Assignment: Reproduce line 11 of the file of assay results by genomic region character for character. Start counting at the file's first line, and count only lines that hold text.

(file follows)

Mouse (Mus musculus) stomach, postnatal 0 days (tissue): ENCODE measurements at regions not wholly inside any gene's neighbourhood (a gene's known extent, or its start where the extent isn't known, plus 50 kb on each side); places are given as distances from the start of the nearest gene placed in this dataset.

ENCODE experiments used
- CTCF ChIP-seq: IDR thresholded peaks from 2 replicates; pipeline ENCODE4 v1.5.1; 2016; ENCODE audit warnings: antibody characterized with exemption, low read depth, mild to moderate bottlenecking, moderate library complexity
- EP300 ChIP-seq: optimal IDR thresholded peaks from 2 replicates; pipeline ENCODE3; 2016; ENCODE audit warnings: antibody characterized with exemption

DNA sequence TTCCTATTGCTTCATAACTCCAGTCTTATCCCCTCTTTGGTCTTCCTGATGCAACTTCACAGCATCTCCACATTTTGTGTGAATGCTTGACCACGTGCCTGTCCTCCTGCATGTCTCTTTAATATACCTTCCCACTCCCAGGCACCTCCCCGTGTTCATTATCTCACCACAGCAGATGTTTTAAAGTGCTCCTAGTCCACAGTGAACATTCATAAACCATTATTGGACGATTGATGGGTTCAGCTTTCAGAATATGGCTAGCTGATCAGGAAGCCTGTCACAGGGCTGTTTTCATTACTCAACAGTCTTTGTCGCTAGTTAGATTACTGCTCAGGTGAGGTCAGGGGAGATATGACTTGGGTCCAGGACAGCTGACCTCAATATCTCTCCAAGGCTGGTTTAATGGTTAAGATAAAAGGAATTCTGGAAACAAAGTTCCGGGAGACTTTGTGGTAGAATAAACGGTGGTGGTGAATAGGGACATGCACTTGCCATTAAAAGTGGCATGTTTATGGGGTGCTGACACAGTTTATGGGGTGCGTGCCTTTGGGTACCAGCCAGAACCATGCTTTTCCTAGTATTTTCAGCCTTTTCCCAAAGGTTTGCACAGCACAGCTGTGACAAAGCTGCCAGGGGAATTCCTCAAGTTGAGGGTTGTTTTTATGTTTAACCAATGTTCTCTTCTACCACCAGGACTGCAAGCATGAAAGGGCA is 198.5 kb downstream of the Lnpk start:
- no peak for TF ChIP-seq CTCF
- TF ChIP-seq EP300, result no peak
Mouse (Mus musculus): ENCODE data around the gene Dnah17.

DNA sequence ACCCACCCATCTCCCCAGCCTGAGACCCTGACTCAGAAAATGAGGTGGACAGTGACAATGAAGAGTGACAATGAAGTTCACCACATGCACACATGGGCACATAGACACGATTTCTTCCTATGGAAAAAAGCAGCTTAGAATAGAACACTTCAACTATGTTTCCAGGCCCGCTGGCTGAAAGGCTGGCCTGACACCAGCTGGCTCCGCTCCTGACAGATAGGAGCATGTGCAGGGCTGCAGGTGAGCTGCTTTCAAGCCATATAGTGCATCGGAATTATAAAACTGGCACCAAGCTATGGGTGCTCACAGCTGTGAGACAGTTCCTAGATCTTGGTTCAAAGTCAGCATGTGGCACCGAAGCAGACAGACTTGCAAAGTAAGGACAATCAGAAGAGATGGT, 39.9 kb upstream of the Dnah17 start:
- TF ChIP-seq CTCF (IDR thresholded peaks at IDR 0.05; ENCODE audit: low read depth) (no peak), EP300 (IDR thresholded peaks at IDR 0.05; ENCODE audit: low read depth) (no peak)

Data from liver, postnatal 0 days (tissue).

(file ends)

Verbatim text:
Data from liver, postnatal 0 days (tissue).